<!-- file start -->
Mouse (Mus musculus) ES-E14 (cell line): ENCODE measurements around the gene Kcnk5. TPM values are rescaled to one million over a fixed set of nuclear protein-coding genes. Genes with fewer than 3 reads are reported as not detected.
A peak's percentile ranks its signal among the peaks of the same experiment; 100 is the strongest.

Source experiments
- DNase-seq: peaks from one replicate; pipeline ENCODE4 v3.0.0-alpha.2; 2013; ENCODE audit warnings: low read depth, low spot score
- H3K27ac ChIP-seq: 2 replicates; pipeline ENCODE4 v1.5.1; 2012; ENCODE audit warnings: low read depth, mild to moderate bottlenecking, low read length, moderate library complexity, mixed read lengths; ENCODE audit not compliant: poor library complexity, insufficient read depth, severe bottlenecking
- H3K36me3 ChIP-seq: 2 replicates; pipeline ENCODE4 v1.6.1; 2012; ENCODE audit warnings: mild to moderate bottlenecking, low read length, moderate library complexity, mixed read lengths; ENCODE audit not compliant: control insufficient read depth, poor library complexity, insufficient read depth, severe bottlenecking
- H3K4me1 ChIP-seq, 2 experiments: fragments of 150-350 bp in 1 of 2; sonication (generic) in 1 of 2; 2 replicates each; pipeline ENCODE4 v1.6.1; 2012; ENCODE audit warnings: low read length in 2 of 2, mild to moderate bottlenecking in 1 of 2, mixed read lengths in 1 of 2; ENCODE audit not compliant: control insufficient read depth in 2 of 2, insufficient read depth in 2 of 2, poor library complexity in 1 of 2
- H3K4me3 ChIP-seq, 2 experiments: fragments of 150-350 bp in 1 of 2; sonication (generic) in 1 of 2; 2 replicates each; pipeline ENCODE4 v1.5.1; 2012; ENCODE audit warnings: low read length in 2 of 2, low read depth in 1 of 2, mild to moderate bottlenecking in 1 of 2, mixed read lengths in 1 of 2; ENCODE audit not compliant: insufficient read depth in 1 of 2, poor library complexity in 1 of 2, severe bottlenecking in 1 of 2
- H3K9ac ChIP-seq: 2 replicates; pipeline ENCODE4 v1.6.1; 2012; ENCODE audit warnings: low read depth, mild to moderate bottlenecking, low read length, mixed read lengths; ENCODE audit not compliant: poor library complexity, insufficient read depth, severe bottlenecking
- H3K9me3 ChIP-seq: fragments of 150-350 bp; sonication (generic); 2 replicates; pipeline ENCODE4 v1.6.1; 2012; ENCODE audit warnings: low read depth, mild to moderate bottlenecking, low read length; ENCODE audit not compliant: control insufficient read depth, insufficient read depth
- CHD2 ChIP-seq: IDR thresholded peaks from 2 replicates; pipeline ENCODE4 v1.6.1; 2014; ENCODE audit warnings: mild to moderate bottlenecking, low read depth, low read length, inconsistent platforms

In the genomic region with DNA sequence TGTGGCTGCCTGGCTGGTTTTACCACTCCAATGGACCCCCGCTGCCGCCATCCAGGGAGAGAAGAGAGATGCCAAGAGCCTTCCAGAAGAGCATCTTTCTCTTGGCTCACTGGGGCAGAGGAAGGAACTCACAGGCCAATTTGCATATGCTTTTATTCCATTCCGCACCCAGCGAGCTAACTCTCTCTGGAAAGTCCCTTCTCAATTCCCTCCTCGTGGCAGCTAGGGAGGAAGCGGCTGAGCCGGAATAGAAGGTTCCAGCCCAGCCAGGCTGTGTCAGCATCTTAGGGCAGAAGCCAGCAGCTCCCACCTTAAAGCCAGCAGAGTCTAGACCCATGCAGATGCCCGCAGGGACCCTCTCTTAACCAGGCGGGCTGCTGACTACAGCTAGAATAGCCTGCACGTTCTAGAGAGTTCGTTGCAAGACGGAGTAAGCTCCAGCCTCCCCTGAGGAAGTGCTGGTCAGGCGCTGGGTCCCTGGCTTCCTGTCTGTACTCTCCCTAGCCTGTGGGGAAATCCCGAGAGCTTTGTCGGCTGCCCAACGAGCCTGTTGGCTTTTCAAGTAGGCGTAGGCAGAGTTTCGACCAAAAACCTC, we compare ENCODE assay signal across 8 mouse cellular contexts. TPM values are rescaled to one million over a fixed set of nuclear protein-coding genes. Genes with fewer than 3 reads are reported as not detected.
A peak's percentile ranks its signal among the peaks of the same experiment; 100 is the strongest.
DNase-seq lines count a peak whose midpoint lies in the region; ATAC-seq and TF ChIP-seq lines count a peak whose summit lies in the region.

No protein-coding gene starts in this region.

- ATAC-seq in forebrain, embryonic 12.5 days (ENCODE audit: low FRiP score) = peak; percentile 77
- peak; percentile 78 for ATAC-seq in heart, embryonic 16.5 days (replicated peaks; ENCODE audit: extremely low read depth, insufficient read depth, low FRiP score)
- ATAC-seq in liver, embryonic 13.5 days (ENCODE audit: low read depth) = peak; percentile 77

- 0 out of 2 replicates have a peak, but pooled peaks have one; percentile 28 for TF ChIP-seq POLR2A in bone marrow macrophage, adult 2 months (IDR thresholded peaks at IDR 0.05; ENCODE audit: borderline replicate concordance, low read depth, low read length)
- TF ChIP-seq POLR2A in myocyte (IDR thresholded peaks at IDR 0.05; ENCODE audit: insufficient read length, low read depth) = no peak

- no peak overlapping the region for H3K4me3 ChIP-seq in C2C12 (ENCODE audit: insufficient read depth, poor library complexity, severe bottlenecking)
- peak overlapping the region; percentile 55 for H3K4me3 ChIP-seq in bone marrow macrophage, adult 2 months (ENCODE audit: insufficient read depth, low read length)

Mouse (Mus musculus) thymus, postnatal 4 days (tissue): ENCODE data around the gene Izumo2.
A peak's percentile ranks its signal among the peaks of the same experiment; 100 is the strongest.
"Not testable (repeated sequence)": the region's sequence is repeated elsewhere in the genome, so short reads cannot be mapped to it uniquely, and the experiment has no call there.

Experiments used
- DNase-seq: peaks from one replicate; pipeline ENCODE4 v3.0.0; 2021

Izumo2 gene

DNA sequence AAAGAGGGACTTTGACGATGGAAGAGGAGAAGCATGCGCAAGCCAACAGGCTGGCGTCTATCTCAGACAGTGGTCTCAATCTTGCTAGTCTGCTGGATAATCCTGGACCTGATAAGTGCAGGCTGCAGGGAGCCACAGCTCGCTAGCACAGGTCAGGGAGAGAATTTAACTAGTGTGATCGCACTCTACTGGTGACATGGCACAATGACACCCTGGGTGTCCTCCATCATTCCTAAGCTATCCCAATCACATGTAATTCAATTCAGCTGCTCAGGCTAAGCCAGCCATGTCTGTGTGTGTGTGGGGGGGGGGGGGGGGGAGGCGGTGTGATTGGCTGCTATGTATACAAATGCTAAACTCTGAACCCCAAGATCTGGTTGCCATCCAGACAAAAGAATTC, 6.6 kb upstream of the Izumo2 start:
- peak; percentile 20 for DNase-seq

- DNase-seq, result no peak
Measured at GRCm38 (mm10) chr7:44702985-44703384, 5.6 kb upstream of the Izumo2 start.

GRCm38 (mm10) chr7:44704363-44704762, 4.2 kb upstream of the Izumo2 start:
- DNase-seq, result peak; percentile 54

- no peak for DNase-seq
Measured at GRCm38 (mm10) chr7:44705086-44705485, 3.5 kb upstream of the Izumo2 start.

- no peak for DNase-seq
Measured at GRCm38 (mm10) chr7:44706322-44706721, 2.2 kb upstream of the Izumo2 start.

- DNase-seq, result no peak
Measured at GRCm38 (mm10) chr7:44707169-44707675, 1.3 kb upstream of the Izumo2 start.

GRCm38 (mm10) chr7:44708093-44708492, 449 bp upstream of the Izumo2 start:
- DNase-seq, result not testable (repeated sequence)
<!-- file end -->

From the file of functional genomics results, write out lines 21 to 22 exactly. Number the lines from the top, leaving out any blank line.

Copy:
- no peak overlapping the region for H3K4me3 ChIP-seq in C2C12 (ENCODE audit: insufficient read depth, poor library complexity, severe bottlenecking)
- peak overlapping the region; percentile 55 for H3K4me3 ChIP-seq in bone marrow macrophage, adult 2 months (ENCODE audit: insufficient read depth, low read length)